A £1 million rebuild of Birmingham Royal Ballet’s iconic The Nutcracker has been unveiled in time for the festive season. Jaspreet Shergill went behind the scenes and spoke to Elaine Garlick, the Head of Costume at Birmingham Royal Ballet, about the magic and sparkle behind the curtain, before the stage lights go on.
The Nutcracker is one the most iconic ballet productions in the world, filling up theatres and bringing all walks of life together. And Sir Peter Wright’s glorious production of the adventures of Clara and her nutcracker doll in the kingdom of the Sugar Plum Fairy has been a main stay of Birmingham Royal Ballet’s repertoire for many years.
For 2022, the Christmas spectacular has undergone a £1 million refurbishment, including an extensive rebuild of John Macfarlane’s exquisite sets, and a revamp of the dazzling stage costumes master mindedby head of costume, Elaine Garlick.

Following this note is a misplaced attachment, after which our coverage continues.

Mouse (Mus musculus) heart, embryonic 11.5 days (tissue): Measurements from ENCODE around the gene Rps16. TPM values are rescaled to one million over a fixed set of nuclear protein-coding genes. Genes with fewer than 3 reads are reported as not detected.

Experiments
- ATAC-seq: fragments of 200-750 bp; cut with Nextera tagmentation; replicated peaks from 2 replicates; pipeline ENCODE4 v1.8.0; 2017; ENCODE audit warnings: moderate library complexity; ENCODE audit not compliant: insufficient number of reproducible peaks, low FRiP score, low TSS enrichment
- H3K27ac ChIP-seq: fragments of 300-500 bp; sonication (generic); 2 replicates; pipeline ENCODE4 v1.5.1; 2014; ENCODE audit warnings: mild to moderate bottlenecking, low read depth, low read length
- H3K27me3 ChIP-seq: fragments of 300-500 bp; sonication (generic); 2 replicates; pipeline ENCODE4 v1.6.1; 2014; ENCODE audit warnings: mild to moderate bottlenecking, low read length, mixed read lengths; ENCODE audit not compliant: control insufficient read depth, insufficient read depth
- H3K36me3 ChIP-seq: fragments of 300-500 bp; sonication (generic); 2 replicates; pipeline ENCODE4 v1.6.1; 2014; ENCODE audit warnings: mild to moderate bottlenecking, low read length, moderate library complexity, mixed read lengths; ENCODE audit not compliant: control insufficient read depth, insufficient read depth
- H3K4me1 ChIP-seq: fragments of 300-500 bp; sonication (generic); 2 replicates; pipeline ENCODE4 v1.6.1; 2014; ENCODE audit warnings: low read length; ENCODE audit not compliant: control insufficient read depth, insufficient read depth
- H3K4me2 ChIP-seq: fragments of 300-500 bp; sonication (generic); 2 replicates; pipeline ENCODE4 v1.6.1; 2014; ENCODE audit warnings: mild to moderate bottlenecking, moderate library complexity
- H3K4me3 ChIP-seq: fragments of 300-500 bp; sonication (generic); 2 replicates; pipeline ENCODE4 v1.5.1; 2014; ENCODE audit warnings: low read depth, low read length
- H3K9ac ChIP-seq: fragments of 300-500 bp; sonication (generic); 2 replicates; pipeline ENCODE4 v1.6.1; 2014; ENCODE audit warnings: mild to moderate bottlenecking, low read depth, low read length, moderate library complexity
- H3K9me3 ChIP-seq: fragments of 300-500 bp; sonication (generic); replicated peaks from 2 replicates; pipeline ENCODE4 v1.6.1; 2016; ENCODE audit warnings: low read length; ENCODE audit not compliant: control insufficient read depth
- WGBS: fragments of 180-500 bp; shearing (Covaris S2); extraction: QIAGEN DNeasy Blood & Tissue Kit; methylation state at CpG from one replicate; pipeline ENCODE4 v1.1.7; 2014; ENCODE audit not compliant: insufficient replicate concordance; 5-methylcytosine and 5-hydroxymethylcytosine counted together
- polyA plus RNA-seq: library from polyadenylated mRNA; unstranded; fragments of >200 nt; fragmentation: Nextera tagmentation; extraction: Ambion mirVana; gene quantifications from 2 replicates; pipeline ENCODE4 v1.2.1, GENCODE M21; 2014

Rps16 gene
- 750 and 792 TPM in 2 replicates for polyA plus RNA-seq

Having worked as a costume supervisor for more than 20 years, Elaine Garlick has worked for opera, ballet and theatre all around the country and supervised productions for The Royal Opera, costumed Beauty and the Beast and Aladdin, and worked for the National Theatre, just to name a few. Growing up Elaine was surrounded by clothes, creativity and crafts and influenced by her family, which led her to a career in the fashion industry.
“My gran would have patterns, she’d be making clothes and things so I would do that too and my mother was a fashion designer, a knitwear designer to be specific, so I kind of grew up under the cutting table for want of a better expression,” Elaine says.
“So, even before I went to study, I could already do a lot. I knew how to use industrial machines and having grown up around it felt like something that came very naturally. I love clothes, a nice piece of fabric, I love colours and weirdly my strongest subjects were maths and art, which was an odd combination, but it came in useful because of where I ended up.”
Having initially studied and worked within the fashion industry, Elaine soon began to realise that her interest lay in a much more niche area which she explored the depths of and found herself having a stronger connection to it.
“I started off in fashion which is what I trained to do initially,” she says. “ Then I realised that I was probably more interested in more one-offs which is what you get in theatre and costume rather than mass production and working on more single designs.